A survivor with a chronic illness creates an illusion of wellness and lives in the dialectic
    of its success.

      1. Here’s what you change: the lives of people who can’t hide it, who feel stigma or shame. and who also suffer in silence.

        A good day for me is when someone writes me and says that my blog made them feel a little better about themselves.

        That said, all if us deal with pain differently and our choices are always worthy of respect.

      2. That is what my charity work for the National MS Society is for. I’m referring to the types of people who whine and complain incessantly. I have a relative who is such a drag to be around because there is always something. For me, it would wear me down to talk about MS every day. That’s just not my identity.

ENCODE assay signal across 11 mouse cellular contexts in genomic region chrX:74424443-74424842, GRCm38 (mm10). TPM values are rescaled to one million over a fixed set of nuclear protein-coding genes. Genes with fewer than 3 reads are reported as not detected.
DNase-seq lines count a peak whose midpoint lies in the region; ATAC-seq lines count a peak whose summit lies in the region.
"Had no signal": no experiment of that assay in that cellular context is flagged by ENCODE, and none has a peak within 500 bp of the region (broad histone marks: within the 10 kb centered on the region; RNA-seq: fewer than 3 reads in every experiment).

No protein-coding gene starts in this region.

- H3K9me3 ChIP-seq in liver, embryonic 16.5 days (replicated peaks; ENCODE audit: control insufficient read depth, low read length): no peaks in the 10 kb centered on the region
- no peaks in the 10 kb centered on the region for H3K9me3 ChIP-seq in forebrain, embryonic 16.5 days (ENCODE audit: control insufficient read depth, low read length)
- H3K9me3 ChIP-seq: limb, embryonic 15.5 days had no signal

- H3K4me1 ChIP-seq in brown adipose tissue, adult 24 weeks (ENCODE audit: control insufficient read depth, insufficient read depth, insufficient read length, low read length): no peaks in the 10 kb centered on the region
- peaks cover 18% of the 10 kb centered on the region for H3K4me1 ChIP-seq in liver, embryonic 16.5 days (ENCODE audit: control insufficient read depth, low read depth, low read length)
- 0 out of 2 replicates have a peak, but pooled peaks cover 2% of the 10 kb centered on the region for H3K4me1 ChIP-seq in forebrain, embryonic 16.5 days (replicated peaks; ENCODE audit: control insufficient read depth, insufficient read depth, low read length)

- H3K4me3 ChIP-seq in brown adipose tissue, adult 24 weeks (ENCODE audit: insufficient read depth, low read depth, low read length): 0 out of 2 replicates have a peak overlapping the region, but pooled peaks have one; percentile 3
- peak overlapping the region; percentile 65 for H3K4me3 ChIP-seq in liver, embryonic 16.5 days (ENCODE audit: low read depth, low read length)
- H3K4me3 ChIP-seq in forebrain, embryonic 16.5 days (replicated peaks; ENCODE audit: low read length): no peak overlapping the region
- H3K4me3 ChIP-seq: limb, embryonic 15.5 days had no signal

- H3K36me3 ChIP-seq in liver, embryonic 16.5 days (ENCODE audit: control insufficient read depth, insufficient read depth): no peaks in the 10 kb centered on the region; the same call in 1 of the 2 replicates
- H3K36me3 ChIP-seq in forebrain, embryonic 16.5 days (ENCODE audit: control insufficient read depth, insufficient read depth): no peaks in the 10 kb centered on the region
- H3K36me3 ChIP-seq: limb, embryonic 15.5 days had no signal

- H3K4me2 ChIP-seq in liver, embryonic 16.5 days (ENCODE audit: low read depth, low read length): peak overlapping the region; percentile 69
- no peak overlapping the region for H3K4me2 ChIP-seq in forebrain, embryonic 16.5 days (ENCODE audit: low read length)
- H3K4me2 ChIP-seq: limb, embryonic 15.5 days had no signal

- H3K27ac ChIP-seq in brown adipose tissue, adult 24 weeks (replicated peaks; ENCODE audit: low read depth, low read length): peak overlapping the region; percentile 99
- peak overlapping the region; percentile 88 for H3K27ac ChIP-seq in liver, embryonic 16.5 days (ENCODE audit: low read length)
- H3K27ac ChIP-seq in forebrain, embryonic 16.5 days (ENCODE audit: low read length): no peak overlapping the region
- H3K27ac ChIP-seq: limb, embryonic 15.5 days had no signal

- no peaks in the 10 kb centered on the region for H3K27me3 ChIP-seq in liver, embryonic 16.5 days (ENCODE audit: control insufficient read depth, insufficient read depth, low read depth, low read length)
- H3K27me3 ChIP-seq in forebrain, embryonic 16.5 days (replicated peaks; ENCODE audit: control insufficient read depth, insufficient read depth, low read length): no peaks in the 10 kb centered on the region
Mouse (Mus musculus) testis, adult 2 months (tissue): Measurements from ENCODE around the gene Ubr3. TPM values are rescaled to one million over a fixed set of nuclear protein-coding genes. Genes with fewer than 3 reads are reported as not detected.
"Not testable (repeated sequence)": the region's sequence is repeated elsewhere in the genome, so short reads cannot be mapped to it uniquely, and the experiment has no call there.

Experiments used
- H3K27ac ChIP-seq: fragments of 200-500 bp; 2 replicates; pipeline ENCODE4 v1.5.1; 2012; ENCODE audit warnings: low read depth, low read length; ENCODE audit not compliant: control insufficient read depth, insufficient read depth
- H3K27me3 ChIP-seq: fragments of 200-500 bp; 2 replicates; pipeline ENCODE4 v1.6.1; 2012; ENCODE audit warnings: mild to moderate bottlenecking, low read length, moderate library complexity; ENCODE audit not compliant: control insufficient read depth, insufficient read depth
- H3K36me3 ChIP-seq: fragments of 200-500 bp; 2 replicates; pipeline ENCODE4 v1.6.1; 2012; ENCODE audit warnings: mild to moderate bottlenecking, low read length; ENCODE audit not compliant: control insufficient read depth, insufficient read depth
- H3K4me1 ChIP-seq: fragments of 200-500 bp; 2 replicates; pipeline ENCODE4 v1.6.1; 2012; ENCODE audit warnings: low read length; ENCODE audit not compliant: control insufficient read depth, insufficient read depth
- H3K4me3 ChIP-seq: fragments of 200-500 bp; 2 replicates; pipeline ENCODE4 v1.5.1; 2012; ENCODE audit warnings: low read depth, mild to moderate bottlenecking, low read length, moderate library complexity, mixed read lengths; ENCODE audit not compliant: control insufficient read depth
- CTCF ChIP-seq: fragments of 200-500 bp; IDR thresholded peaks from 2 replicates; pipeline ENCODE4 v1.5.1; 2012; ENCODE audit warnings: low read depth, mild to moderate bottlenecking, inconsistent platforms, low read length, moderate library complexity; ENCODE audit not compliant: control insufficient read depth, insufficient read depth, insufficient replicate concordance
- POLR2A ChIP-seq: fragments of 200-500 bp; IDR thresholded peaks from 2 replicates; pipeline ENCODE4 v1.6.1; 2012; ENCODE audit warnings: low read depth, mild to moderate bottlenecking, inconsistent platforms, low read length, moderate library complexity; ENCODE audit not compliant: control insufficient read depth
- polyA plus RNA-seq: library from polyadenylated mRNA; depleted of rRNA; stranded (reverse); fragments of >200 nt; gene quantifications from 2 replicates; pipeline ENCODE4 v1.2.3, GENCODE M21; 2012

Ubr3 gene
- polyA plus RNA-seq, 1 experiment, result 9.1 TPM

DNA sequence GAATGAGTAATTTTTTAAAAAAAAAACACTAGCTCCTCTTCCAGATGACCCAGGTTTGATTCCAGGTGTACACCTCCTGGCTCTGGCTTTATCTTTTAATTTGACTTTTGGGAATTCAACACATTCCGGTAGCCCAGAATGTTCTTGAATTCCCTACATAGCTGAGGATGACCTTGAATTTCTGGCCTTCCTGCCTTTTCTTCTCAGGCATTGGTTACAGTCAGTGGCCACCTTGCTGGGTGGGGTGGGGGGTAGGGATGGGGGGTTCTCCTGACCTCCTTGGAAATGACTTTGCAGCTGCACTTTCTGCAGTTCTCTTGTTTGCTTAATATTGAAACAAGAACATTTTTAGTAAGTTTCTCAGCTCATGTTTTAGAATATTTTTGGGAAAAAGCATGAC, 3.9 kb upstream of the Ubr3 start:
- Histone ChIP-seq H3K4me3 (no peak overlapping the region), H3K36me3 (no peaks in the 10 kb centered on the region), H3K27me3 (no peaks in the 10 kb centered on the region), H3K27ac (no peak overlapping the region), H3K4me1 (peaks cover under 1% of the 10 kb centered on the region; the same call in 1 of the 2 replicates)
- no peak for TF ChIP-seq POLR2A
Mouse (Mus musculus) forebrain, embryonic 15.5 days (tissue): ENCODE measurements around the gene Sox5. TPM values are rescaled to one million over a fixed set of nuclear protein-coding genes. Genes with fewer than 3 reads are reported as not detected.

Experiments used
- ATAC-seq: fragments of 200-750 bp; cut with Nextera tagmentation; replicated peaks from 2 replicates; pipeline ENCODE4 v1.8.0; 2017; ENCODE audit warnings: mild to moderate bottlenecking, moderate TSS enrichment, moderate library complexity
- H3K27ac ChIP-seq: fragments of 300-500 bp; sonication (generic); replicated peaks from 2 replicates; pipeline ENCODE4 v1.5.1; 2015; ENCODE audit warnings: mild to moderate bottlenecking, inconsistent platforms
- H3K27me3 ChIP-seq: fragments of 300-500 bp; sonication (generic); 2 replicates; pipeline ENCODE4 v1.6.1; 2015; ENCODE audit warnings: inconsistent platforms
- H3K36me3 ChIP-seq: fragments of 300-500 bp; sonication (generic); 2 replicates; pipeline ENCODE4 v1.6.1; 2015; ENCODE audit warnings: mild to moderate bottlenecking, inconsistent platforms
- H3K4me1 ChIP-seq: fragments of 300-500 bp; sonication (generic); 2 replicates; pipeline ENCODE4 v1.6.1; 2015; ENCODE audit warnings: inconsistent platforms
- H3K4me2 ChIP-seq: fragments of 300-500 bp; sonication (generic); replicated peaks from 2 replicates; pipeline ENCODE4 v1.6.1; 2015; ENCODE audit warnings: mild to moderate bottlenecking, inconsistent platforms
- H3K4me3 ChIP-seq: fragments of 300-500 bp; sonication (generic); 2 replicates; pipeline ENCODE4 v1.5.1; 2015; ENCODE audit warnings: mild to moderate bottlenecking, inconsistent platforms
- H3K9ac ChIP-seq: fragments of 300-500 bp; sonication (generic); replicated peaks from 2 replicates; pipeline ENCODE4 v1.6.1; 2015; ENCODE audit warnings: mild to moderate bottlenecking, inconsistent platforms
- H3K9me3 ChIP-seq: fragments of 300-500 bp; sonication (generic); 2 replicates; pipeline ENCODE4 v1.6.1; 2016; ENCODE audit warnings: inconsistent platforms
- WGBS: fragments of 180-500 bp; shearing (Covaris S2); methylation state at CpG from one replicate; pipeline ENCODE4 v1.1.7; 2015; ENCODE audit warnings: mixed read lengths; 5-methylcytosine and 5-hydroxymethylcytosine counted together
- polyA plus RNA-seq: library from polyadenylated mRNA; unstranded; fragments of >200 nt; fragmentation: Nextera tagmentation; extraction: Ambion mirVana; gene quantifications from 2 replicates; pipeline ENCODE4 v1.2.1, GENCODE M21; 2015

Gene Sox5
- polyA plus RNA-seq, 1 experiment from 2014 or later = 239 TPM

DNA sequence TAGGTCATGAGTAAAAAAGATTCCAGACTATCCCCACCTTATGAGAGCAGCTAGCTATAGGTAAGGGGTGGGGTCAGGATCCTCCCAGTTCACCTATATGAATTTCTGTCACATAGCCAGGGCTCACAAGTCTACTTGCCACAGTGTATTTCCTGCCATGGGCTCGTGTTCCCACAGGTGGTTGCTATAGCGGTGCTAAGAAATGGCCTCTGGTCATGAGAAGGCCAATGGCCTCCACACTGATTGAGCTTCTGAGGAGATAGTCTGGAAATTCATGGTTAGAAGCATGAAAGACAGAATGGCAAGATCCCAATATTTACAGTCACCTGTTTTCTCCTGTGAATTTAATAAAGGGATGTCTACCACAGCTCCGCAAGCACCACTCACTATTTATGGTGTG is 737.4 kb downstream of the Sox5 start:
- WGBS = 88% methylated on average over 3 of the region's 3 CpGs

3. It’s hard.

        I see people who are less able to hide their illness than I am.

        Or people who don’t seem to have the emotional resources that I have.

        When I look at someone who is mentally ill and homeless I sometimes feel guilty because with all of the confusion and pain of life with DID I can still do things that give life meaning.

        People who don’t seem to be trying frighten me which then becomes anger because the line between sick and sicker is so thin and I am so afraid of crossing it.

      4. I don’t view it as “hiding their illness.” I think it has to do with self-awareness. And beginning the mental illness takes the conversation down a completely different rode. I’m specifically speaking about physical illnesses. I learned a long time ago that when it comes to mental illness, I am in no way trained to speak about it.

      5. I see all chronic illness as having similarities, especially after I began to read the blogs of people with chronic physical illnesses.